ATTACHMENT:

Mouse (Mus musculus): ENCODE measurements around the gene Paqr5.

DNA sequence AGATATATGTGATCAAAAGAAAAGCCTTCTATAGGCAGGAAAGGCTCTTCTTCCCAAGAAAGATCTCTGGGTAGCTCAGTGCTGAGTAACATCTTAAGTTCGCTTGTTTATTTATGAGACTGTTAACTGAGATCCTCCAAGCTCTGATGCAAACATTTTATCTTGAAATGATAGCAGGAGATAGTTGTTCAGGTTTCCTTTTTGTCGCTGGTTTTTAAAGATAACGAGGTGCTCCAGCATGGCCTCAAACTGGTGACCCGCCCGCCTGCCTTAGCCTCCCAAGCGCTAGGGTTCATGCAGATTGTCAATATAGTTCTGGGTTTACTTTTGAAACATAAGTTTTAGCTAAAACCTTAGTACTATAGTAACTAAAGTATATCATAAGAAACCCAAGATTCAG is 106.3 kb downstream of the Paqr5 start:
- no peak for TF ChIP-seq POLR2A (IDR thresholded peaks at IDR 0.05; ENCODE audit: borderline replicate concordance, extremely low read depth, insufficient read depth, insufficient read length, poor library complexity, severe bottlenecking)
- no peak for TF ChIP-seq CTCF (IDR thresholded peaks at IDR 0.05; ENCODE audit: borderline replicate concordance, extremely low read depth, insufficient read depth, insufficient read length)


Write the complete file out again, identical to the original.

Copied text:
Mouse (Mus musculus): ENCODE measurements around the gene Paqr5.

DNA sequence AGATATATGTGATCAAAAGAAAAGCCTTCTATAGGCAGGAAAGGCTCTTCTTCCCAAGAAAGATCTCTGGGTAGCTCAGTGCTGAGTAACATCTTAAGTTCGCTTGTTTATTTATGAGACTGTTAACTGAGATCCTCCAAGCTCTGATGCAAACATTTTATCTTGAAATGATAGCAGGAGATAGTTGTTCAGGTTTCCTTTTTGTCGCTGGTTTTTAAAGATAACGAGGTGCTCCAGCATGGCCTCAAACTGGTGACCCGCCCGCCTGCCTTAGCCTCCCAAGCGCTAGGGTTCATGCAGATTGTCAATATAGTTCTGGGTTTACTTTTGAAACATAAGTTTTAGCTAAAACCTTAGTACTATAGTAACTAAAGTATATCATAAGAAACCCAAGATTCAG is 106.3 kb downstream of the Paqr5 start:
- no peak for TF ChIP-seq POLR2A (IDR thresholded peaks at IDR 0.05; ENCODE audit: borderline replicate concordance, extremely low read depth, insufficient read depth, insufficient read length, poor library complexity, severe bottlenecking)
- no peak for TF ChIP-seq CTCF (IDR thresholded peaks at IDR 0.05; ENCODE audit: borderline replicate concordance, extremely low read depth, insufficient read depth, insufficient read length)